“You worked all night? Aren’t you tired?” I asked, while in the background of my mind my drug radar was going off. It was clear the two had been in the house over night, with their dogs, working to beat the band. My frustration level

reached critical mass as I tried my best to remain calm. I told him to have his girlfriend take the dogs home. Further, I explained that it wasn’t professional to work over night; she shouldn’t be there, and that I have a strict “No Dog Policy.” He became combative so I suggested that they just take the day off and start fresh the next morning.

I don’t know if it was due to a lack of sleep, the excessive drug use, or the barking Pomeranians, but something snapped in him. He came at me with his razor sharp 4” drywall knife and threatened to take my life. Still calm, I instructed him that he had just crossed the line and that he needed to leave and that I would call the police shortly. After some time, he gathered his things and left. Last I heard was a threat of filing some type of workers claim against me if I didn’t pay him the remainder of what I owed. After he was safely gone I called the police and filed a report with them.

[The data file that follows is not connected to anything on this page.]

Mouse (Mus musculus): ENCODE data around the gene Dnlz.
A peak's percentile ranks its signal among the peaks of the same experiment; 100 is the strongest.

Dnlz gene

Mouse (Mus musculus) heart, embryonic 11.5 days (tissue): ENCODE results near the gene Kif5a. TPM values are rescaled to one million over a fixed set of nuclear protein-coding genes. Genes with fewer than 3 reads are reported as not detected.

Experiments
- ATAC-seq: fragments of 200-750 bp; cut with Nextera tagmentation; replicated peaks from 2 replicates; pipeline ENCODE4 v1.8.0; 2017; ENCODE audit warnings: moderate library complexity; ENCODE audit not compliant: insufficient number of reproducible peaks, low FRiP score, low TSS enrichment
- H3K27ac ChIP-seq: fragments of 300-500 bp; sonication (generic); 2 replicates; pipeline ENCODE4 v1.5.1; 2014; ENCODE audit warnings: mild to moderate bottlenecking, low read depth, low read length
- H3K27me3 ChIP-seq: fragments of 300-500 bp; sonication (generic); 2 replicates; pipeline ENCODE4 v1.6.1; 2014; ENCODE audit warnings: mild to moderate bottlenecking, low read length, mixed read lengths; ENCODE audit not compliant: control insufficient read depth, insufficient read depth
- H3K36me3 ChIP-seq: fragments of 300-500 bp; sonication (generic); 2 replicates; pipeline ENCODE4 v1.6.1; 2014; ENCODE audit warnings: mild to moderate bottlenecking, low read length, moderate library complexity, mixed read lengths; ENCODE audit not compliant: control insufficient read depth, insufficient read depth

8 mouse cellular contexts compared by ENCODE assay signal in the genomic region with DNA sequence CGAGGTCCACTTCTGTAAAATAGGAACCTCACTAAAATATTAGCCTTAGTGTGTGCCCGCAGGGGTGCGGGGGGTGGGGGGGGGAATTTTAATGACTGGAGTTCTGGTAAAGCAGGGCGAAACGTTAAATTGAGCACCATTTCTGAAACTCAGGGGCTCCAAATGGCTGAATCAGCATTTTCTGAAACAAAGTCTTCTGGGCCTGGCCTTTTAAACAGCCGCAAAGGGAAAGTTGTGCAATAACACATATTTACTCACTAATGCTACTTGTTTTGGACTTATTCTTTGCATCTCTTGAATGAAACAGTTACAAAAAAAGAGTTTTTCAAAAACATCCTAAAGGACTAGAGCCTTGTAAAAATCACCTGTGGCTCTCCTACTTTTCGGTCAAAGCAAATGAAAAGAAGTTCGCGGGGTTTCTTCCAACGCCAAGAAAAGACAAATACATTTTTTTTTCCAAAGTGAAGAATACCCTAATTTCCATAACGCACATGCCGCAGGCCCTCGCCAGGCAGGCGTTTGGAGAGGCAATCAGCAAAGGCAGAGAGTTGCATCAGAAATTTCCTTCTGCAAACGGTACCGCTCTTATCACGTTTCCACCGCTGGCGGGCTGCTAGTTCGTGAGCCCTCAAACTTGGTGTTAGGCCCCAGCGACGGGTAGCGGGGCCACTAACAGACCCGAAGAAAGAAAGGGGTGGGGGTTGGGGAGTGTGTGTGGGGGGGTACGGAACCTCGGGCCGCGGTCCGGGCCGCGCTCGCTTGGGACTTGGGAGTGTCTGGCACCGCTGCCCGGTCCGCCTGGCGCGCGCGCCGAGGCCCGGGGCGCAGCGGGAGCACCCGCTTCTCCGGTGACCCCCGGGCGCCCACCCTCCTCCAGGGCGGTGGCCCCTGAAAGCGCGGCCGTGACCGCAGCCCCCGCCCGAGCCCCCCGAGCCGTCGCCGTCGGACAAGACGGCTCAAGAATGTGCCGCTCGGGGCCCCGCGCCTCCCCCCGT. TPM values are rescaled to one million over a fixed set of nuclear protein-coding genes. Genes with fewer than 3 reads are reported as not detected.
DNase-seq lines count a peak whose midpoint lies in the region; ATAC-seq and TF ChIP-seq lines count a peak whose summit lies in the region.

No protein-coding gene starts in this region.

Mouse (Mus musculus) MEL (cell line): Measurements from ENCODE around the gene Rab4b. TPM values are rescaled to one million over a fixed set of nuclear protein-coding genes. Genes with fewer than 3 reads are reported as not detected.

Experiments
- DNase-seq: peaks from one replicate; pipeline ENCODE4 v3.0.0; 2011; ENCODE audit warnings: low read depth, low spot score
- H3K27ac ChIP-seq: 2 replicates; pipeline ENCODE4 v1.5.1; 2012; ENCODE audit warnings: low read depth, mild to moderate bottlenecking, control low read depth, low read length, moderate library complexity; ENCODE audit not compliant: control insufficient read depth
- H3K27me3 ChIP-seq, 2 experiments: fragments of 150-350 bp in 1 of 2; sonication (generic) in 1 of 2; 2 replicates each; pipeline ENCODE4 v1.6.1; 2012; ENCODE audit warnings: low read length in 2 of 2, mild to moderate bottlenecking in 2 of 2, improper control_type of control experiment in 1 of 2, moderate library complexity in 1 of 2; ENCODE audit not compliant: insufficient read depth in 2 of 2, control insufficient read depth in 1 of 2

It was a very challenging day to say the least. This type of infraction had never happened to me before, I had a ton of work still left to do, and I’d lost my worker. Furthermore, I was in the quandary as to file a restraining order; I was nervous for the safety of the house, and concerned for my clients. My first instinct was to contact the Job site foremen. He reassured me that he and my worker had become buddies and that my worker wouldn’t cause any further harm. I really wanted to contact the clients and fill them in on what was happening. After all, they were my clients. Weren’t they?…

One Month Earlier…